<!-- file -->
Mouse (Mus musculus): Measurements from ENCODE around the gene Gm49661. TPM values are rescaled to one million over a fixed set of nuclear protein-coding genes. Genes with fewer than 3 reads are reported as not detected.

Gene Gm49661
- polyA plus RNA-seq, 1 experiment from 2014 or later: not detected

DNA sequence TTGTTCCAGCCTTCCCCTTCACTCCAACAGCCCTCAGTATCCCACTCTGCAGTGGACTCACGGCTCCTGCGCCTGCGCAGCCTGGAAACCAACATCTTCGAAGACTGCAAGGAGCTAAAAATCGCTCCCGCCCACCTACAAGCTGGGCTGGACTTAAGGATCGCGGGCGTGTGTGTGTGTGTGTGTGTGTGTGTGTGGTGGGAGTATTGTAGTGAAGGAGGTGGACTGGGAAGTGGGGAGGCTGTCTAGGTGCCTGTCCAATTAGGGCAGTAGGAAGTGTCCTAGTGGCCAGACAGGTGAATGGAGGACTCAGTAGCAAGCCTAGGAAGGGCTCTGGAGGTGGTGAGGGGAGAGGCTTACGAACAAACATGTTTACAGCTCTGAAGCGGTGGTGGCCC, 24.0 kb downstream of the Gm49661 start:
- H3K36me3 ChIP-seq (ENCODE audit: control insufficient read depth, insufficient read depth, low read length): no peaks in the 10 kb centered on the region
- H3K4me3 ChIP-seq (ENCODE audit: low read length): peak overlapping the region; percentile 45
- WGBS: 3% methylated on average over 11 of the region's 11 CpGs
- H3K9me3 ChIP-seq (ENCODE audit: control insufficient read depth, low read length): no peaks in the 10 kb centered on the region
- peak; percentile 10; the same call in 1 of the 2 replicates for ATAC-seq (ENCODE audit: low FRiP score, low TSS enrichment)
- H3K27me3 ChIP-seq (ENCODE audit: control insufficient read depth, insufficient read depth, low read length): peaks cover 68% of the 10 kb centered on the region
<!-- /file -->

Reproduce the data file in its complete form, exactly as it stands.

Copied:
Mouse (Mus musculus): Measurements from ENCODE around the gene Gm49661. TPM values are rescaled to one million over a fixed set of nuclear protein-coding genes. Genes with fewer than 3 reads are reported as not detected.

Gene Gm49661
- polyA plus RNA-seq, 1 experiment from 2014 or later: not detected

DNA sequence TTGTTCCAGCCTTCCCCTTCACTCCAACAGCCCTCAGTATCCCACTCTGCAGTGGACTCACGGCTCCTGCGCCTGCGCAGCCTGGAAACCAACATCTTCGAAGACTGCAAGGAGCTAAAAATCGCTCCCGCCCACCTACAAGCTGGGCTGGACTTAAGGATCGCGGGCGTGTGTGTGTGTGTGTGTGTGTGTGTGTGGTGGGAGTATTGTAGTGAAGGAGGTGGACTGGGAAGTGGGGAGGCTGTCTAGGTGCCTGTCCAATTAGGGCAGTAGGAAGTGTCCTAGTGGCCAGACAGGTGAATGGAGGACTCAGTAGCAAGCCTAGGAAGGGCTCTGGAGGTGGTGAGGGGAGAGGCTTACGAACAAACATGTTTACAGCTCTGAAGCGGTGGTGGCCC, 24.0 kb downstream of the Gm49661 start:
- H3K36me3 ChIP-seq (ENCODE audit: control insufficient read depth, insufficient read depth, low read length): no peaks in the 10 kb centered on the region
- H3K4me3 ChIP-seq (ENCODE audit: low read length): peak overlapping the region; percentile 45
- WGBS: 3% methylated on average over 11 of the region's 11 CpGs
- H3K9me3 ChIP-seq (ENCODE audit: control insufficient read depth, low read length): no peaks in the 10 kb centered on the region
- peak; percentile 10; the same call in 1 of the 2 replicates for ATAC-seq (ENCODE audit: low FRiP score, low TSS enrichment)
- H3K27me3 ChIP-seq (ENCODE audit: control insufficient read depth, insufficient read depth, low read length): peaks cover 68% of the 10 kb centered on the region